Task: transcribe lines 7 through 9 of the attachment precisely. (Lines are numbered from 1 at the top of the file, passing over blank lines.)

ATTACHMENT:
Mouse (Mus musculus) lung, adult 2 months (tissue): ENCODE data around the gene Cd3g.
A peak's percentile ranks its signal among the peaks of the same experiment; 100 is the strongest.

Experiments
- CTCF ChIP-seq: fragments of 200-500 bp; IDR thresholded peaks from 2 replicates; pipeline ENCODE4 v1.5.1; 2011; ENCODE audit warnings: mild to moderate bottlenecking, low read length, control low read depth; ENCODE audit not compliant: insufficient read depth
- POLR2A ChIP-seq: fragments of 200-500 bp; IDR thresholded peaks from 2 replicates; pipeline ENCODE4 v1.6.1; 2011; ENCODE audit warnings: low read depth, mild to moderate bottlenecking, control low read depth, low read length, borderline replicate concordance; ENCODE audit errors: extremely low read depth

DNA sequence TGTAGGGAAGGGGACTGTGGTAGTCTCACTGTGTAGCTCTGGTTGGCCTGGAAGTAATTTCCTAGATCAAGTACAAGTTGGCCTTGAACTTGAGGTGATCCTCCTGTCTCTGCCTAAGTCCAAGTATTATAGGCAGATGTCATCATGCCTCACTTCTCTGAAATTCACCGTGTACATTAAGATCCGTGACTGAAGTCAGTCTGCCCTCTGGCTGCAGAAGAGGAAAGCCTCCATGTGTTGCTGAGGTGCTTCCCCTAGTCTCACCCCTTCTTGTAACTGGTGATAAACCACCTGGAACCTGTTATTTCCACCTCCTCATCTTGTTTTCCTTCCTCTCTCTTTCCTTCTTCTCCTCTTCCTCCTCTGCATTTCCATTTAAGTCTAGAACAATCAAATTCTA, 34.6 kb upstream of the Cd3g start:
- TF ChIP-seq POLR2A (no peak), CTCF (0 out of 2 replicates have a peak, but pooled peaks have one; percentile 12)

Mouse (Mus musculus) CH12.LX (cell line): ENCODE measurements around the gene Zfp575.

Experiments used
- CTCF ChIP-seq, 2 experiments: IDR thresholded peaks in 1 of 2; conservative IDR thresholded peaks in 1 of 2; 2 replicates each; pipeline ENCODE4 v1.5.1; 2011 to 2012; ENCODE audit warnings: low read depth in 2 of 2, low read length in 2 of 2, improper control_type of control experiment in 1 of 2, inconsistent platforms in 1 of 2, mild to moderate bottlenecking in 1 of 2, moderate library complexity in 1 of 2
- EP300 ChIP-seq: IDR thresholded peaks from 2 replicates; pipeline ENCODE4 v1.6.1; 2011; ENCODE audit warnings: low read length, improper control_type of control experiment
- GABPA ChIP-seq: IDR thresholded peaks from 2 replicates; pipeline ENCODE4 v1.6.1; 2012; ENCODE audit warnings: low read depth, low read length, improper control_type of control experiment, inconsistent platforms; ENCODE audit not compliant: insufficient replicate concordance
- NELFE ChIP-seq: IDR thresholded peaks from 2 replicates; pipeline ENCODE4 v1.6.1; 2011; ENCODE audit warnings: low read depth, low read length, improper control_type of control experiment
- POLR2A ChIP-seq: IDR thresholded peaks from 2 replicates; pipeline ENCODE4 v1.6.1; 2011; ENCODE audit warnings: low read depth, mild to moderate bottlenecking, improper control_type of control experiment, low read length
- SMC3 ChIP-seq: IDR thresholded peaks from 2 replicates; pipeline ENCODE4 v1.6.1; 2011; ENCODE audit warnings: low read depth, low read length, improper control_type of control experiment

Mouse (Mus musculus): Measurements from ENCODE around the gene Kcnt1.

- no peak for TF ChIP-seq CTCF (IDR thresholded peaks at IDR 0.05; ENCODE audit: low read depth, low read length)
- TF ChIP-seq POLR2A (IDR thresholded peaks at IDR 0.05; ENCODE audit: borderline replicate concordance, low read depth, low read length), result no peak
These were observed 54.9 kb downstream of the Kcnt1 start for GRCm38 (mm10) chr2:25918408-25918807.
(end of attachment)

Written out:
- TF ChIP-seq POLR2A (no peak), CTCF (0 out of 2 replicates have a peak, but pooled peaks have one; percentile 12)

Mouse (Mus musculus) CH12.LX (cell line): ENCODE measurements around the gene Zfp575.

Experiments used